With the rise of the Beat movement and writers like Jack Kerouac, Allen Ginsberg and William S. Burroughs, women writers of the Beat Generation were often overlooked and ridiculed. But, in the conformist 50s, there was a group of women fighting against the constraints of family and culture as independent writers and artists. They wanted to step out from the shadow of men and share with society their individuality and talents.
As Brenda Knight wrote in Women of the Beat Generation, “In many ways, women of the Beat were cut from the same cloth as the men: fearless, angry, high risk, too smart, restless, highly irregular. They took chances, made mistakes, made poetry, made love, made history.”
Diane di Prima
Diane di Prima was born August 6th, 1934 in Brooklyn, New York. Here she began writing and became part of the emerging Beat movement.
In 1953, at the age of 19, di Prima began corresponding with the poet Ezra Pound. This relationship soon led to her literary correspondence with other poets like Allen Ginsberg, Kenneth Patchen and Lawrence Ferlinghetti.
In 1957, di Prima finally met Beat writers Allen Ginsberg, Jack Kerouac, Peter Orlovsky and Gregory Corso in New York. In her novel, Memoirs of a Beatnik, she describes this period in her life. She even describes an orgy she had with Ginsberg, Kerouac and two others as “warm and friendly and very unsexy – like being in a bathtub with four other people.”
di Prima helped publish Yugen with LeRoi and Hettie Jones. She also founded The Floating Bear with LeRoi and in 1961 both were arrested for obscenity of the ninth issue of the newsletter. The case was later thrown out.
di Prima is a bridge figure between the east and west coast Beats, as she has lived and worked in both New York and San Francisco. She still lives in San Francisco and continues to teach writing.
Diane di Prima is considered to be the most important woman writer of the Beat movement. She co-founded the New York Poets Theatre, producing four seasons of one-act plays by poets, as well as founded the Poets Press, publishing the works of many writers of the period.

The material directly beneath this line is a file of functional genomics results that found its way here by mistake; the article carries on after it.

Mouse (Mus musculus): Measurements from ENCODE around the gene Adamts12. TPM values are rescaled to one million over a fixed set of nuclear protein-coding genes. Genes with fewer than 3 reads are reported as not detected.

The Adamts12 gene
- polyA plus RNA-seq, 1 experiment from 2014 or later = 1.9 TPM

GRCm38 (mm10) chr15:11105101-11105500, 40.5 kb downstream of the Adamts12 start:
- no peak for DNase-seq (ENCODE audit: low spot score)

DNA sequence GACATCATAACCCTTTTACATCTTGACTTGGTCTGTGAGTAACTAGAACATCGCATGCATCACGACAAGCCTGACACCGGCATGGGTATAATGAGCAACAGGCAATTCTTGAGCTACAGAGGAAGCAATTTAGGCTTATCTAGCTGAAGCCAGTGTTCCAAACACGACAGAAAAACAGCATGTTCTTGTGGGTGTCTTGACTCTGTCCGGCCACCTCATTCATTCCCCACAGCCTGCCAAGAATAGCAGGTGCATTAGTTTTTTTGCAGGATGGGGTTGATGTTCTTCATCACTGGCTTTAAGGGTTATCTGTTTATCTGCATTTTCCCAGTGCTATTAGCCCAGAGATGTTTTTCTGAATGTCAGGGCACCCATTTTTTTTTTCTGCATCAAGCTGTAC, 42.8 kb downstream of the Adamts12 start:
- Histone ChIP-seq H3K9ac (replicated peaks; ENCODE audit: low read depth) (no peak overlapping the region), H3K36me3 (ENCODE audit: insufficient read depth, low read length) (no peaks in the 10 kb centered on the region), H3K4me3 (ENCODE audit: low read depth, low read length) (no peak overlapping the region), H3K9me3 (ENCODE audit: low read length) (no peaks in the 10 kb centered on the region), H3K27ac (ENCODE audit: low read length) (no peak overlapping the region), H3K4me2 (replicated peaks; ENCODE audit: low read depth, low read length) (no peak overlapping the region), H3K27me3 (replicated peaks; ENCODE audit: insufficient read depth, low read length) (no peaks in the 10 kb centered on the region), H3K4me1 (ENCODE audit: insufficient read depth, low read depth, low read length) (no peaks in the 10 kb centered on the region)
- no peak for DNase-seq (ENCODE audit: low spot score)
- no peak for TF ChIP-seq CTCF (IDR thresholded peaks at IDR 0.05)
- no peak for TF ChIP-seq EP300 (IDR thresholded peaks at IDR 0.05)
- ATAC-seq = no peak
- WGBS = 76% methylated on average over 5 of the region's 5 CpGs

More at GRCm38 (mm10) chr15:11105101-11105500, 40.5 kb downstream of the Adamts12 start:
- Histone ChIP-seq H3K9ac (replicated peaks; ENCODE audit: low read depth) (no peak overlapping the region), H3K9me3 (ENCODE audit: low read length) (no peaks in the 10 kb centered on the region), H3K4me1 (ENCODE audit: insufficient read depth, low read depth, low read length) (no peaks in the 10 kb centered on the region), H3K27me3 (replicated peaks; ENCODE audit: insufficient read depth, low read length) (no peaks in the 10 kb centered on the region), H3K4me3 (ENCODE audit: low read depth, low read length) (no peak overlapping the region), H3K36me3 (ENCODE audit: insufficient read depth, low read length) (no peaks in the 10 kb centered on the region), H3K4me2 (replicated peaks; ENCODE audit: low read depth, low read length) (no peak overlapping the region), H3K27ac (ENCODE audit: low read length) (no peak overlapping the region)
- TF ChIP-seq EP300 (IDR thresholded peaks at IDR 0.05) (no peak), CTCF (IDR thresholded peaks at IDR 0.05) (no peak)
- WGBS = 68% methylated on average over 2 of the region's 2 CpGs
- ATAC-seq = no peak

Her first book, This Kind Of Bird Flies Backwards, was published in 1958 by LeRoi and Hettie Jones’ Totem Press. Some of her other works include Loba, Dinners & Nightmares, Freddie Poems, and The Book of Hours.
Hettie Jones was born Hettie Cohen in Brooklyn, New York in 1934. She earned a BA in Drama at the University of Virginia and as Knight wrote in Women of the Beat Generation:
“Hettie Cohen made a choice to leave behind comfortable Long Island and the fifties’ ideal of a cookie-cutter marriage when she went to a women’s college in Virginia to study drama. There she explored the creative arts, discovered jazz, and realized there was no turning back.”
After graduating, she moved to New York City and worked part-time at The Record Changer, a jazz magazine. There she met LeRoi Jones and fell in love.
Jones left The Record Changer in 1957 to work at Partisan Review. At home, she and LeRoi founded Yugen, a magazine featuring the work of poets and writers of the new literary scene. The first issue featured LeRoi’s poetry and the writings of Philip Whalen, Allen Ginsberg, Denise Levertov, Frank O’Hara, and William S. Burroughs.
Hettie and LeRoi divorced in the 60s, but she kept his name as she continued to raise their children in Manhattan. Today, she continues to work and live in New York.
Jones’ works include How I Became Hettie Jones, Drive, Big Star Fallin’ Mama: Five Women in Black Music, and No Woman, No Cry: My Life with Bob Marley, a memoir she authored for Bob Marley’s widow, Rita.
Joanna McClure was born to Henry and Ramona Kinnison in the desert in the foothills of the Cataline Mountain Ridge near Oracle, Arizona in 1930.
She attended the University of Arizona, majoring in literature and history. After graduating, she married Albert Hall, a chemist, but it didn’t last long. She soon met and fell in love with Michael McClure, who also attended the University of Arizona and was a major figure in the Beat movement and San Francisco Renaissance.
For the daughter of a family of ranchers, “Michael was startlingly different. He had exciting ideas, and I was immediately drawn to him. He was a look at another universe.”
When her marriage to Hall collapsed in 1954, McClure moved to San Francisco and began working at Paul Elder’s Bookstore. She moved to North Beach, where Michael moved in with her.
McClure was there when Ginsberg read Howl at the Six Gallery. “Joanna attended the historical reading, heavily pregnant and very excited by this new, raw energy let loose by the readings of Allen Ginsberg, Michael McClure, Gary Snyder, Philip Lamantia, and Philip Whalen,” wrote Knight in Women of the Beat Generation.
Joanna and Michael moved out of North Beach to the Western Addition of San Francisco and had a daughter named Jane. They began Ark II/Moby I, a revival of the forties’ anarchist review Ark, in their basement.